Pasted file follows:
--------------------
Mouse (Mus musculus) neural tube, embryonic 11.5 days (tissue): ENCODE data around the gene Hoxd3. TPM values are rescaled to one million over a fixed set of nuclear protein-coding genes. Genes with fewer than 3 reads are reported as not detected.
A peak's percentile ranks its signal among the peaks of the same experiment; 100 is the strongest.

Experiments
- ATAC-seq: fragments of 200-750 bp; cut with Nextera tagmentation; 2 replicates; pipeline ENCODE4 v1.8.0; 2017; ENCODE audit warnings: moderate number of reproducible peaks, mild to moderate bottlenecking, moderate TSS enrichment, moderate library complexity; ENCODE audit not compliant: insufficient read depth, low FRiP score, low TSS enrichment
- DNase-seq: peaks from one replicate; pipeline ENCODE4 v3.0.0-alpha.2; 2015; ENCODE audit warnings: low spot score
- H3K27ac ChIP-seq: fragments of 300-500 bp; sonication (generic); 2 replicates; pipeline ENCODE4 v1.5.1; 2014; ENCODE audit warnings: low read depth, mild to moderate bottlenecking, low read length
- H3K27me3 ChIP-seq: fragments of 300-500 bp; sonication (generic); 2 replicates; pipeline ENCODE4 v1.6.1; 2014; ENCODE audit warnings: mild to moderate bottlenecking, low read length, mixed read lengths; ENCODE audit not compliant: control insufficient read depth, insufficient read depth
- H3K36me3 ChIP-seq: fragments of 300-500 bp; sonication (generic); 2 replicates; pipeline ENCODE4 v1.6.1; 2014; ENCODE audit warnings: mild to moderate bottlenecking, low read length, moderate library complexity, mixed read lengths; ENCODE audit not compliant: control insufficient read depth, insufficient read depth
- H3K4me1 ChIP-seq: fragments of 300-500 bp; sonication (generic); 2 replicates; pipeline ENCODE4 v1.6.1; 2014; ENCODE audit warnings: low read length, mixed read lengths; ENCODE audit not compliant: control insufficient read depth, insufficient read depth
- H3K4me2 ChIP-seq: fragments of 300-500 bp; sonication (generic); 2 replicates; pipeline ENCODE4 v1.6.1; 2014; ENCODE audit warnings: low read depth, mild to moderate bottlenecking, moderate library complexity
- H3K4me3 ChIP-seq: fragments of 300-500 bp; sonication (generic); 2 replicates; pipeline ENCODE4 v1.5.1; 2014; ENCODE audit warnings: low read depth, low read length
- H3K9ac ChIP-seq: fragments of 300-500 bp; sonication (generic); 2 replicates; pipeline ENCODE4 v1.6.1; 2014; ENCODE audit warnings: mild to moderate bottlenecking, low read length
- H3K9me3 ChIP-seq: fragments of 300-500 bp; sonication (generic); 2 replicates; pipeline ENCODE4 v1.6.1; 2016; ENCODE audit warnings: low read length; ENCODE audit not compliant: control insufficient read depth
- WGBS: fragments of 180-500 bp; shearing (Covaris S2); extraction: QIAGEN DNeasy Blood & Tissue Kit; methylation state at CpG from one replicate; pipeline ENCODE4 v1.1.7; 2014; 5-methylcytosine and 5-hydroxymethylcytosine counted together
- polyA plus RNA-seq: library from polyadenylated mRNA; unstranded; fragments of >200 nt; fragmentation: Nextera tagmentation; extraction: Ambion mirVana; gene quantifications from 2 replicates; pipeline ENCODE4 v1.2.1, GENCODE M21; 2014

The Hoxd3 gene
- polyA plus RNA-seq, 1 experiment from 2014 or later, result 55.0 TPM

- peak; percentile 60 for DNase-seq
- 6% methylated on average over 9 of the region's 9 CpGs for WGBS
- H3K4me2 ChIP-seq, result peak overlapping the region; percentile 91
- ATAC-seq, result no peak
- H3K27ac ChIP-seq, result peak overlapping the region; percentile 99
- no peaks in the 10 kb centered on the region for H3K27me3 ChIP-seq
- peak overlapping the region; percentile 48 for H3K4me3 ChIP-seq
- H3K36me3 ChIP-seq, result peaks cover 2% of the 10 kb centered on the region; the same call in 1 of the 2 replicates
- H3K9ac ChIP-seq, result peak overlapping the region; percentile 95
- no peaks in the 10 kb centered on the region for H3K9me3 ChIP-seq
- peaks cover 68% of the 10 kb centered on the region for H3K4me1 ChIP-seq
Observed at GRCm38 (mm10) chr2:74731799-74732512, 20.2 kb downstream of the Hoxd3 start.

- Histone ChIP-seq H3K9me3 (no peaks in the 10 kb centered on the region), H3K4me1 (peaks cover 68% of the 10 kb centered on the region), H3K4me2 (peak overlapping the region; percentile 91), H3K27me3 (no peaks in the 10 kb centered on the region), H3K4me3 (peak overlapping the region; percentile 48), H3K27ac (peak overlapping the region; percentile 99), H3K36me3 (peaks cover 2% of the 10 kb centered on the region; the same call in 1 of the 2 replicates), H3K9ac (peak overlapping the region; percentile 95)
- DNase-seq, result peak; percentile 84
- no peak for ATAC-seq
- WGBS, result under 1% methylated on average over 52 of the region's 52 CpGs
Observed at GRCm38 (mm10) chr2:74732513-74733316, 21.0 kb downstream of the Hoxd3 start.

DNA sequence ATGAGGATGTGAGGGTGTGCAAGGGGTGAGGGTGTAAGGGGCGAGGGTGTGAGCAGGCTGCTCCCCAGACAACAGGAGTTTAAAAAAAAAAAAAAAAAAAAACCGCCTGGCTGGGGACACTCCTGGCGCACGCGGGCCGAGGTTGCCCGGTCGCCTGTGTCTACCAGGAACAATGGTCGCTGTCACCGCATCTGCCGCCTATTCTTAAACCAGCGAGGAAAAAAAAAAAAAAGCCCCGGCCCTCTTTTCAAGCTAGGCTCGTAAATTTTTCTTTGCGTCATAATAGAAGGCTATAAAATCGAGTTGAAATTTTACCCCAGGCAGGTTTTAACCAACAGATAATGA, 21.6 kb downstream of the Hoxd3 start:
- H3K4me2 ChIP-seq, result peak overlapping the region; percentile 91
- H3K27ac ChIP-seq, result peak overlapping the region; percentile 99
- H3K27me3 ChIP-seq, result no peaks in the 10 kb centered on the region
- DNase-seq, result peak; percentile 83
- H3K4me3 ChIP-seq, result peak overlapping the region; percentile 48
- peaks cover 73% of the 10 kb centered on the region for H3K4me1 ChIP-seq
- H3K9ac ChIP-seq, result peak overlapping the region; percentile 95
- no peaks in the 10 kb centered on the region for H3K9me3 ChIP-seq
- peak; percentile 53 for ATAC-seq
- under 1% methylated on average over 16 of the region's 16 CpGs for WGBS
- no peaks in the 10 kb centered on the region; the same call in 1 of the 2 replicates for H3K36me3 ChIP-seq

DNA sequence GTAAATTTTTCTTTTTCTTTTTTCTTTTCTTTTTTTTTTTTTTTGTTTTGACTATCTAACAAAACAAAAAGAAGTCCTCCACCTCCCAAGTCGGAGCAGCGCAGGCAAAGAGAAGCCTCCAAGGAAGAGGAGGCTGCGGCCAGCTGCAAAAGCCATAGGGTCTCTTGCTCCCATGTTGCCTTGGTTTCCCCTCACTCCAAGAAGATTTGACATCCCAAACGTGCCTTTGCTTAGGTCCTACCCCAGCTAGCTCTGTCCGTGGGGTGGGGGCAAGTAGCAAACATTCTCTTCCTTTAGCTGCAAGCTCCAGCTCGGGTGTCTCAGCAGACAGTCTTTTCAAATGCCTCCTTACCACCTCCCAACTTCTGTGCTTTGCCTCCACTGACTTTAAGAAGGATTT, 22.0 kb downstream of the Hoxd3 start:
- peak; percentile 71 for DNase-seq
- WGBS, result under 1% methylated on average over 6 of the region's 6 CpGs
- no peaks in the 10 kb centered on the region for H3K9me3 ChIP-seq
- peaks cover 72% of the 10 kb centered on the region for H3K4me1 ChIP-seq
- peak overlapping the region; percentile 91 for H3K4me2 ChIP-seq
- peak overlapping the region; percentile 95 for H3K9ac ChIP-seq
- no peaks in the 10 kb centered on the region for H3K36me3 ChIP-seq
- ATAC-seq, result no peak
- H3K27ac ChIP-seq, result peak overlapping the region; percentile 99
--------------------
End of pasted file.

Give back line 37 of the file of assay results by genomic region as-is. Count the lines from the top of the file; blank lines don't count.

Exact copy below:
- H3K27ac ChIP-seq, result peak overlapping the region; percentile 99